A growing segment of the medical community believes that is a realistic possibility and is increasingly looking at ways to harness the power of blogs, news outlets and social-networking websites to detect disease patterns around the world. Dozens of researchers gathered Monday at a pandemic conference in Toronto to hear about the progress one expert has made toward achieving those goals. John Brownstein, an epidemiologist who works as a researcher at Children’s Hospital Boston, told researchers instead of relying solely on government-based disease-surveillance systems, they should recognize the power of clues coming from individuals on the ground.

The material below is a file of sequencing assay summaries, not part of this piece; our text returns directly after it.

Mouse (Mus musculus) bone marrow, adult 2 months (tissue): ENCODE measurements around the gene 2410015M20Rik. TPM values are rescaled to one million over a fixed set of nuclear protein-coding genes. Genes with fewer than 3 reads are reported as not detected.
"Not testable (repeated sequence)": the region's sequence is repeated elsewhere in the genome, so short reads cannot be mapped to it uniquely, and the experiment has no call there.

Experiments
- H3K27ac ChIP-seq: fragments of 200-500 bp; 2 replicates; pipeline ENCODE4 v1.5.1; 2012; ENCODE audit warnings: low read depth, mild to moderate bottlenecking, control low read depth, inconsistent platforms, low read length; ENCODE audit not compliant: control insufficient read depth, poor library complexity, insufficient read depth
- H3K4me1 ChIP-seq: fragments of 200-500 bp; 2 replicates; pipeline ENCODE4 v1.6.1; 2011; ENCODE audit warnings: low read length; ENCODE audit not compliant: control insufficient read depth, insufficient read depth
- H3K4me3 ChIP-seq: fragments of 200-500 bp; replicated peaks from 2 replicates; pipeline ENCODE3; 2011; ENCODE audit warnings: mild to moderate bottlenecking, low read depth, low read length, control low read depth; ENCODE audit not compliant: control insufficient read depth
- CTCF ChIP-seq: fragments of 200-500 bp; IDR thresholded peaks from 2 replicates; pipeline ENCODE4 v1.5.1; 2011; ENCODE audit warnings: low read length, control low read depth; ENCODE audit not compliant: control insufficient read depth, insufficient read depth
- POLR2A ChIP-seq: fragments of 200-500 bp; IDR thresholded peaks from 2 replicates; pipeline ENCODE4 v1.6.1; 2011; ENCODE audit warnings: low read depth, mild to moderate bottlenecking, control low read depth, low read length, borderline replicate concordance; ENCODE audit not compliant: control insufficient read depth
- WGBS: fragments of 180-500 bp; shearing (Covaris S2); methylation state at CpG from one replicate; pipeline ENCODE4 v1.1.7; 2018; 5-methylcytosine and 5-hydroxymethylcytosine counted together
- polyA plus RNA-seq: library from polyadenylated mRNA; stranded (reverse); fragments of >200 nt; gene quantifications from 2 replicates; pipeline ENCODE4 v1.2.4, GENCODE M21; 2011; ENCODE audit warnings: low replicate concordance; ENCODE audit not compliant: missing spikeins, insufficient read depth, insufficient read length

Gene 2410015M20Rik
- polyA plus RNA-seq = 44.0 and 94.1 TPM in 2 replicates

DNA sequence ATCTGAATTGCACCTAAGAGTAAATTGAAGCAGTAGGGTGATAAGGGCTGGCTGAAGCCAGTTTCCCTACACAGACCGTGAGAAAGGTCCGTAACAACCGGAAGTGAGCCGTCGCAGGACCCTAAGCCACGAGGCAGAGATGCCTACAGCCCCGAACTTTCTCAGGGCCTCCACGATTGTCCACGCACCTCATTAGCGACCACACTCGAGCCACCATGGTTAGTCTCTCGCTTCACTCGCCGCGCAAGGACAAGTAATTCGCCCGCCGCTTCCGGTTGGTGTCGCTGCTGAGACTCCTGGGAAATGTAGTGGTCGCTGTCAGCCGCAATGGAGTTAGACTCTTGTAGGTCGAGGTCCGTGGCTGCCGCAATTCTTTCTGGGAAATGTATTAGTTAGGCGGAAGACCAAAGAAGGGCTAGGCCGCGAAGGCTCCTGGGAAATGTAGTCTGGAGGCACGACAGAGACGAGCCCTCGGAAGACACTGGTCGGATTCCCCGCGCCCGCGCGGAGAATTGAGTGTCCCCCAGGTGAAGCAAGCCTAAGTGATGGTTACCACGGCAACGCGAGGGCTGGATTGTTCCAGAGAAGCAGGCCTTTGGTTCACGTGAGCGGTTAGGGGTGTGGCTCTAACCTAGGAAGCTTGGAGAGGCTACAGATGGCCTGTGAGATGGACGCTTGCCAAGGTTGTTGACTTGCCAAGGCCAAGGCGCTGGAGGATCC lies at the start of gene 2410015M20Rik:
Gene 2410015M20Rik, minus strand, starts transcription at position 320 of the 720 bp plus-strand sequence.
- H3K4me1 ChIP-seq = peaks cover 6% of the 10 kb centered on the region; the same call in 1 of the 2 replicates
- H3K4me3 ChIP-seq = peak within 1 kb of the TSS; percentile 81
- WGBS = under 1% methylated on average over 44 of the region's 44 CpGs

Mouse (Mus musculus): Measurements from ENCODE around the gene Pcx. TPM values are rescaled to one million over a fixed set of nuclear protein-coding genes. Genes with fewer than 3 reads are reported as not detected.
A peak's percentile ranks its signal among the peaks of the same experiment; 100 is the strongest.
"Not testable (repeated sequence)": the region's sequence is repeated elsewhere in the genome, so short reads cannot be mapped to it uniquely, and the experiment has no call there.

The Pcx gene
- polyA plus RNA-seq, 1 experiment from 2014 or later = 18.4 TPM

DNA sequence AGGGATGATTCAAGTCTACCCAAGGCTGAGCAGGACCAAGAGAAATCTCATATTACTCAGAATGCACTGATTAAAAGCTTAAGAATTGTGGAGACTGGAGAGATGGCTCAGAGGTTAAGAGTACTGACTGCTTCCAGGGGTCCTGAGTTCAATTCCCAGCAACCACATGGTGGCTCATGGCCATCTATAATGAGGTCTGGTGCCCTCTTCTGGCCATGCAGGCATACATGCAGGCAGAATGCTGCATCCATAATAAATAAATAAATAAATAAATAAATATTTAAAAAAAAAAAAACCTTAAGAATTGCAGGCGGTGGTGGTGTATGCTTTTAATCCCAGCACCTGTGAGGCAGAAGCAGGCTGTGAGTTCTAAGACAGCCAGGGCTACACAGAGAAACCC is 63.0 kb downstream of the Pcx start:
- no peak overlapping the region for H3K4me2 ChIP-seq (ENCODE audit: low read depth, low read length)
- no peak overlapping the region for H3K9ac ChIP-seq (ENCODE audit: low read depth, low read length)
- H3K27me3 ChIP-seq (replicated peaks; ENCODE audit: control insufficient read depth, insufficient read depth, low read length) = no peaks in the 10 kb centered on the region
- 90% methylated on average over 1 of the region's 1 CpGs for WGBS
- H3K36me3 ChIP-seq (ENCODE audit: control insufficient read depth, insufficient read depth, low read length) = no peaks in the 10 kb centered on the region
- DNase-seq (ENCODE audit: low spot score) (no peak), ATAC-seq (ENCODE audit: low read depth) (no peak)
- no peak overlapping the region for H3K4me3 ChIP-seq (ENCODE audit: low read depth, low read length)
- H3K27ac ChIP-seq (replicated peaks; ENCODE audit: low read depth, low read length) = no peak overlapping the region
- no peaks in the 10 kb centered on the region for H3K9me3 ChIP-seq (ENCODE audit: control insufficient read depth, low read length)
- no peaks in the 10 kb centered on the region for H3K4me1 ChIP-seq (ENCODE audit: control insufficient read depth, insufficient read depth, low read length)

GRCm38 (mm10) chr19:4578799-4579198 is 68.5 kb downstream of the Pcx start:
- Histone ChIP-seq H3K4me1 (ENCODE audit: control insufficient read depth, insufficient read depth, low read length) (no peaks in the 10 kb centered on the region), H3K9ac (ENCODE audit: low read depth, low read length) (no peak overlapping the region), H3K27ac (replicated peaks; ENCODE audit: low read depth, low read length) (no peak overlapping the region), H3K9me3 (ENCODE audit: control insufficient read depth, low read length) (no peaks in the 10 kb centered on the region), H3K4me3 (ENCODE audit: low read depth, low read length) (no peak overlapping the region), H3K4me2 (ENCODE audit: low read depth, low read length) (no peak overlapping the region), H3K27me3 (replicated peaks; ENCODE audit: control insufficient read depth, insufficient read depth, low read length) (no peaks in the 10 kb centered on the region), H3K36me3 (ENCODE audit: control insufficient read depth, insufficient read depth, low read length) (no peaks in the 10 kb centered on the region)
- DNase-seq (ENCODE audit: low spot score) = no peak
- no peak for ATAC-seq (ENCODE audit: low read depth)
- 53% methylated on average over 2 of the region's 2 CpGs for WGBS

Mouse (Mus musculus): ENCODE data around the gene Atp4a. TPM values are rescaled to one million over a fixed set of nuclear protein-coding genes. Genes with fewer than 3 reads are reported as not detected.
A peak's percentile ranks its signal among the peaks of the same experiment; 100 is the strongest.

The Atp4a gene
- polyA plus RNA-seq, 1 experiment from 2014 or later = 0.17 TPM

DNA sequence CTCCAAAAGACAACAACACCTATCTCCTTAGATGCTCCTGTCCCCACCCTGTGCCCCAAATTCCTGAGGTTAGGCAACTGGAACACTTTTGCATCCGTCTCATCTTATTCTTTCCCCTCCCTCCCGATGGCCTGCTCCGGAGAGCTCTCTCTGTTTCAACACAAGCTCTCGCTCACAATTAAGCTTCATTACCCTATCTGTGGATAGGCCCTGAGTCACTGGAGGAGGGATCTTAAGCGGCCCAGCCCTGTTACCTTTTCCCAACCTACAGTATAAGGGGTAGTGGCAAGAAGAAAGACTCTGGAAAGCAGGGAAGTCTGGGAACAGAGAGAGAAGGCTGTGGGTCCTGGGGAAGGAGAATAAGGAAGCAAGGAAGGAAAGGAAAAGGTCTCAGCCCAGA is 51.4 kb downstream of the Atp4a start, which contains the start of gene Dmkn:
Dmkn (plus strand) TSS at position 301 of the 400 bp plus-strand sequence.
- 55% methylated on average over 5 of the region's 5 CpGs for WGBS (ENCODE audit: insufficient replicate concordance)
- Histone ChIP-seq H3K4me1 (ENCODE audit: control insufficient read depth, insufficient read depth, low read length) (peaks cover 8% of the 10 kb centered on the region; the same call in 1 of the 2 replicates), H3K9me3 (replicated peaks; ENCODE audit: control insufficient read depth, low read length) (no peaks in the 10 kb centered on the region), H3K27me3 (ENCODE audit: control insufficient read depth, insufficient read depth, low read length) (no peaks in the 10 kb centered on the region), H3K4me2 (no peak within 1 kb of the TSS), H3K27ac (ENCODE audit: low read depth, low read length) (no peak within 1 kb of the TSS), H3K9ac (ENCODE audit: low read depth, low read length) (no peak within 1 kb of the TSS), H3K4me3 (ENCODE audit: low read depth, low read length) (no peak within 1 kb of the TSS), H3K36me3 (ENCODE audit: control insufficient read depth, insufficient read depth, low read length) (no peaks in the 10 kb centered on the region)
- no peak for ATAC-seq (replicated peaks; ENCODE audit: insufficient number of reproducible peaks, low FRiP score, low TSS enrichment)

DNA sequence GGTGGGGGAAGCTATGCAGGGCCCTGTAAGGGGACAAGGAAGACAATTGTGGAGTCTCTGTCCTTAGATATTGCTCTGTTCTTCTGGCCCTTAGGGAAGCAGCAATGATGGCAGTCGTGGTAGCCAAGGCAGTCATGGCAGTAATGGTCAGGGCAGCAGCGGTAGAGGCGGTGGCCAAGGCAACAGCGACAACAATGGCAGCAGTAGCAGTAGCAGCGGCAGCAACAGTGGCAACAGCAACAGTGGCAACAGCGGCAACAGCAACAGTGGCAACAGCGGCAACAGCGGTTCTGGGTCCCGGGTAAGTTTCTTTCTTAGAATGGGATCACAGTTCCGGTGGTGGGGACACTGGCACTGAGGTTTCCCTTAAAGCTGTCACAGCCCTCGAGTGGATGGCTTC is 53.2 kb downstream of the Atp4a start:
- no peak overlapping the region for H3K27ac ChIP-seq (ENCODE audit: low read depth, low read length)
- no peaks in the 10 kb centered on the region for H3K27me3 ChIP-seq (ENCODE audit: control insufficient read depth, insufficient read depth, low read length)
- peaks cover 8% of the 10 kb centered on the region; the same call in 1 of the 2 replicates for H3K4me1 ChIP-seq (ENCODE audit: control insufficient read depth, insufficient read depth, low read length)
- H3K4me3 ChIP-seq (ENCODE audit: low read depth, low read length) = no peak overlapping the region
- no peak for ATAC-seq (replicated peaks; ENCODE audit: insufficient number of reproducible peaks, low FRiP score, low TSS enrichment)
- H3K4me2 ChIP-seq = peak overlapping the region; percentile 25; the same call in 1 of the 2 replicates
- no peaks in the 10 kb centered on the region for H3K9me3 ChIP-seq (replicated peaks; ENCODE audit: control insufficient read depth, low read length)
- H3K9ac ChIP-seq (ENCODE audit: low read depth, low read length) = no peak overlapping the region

Dr. Brownstein and his colleagues have created HealthMap, an ambitious website and mobile application that constantly trolls the Internet for emerging outbreaks of the flu or a new respiratory illness. HealthMap uses news sites, eye-witness reports, government disease-tracking systems, wildlife disease-surveillance websites and other sources to identify new patterns in disease and where they are occurring. The scope is impressive; HealthMap automatically scrolls through tens of thousands of websites an hour, Dr. Brownstein said. ‘We’re constantly mining the Web,’ he said. Researchers recently used HealthMap to illustrate on a world map the location of new cases of E. coli infection as they were identified, following a massive illness outbreak that was eventually linked to German sprouts.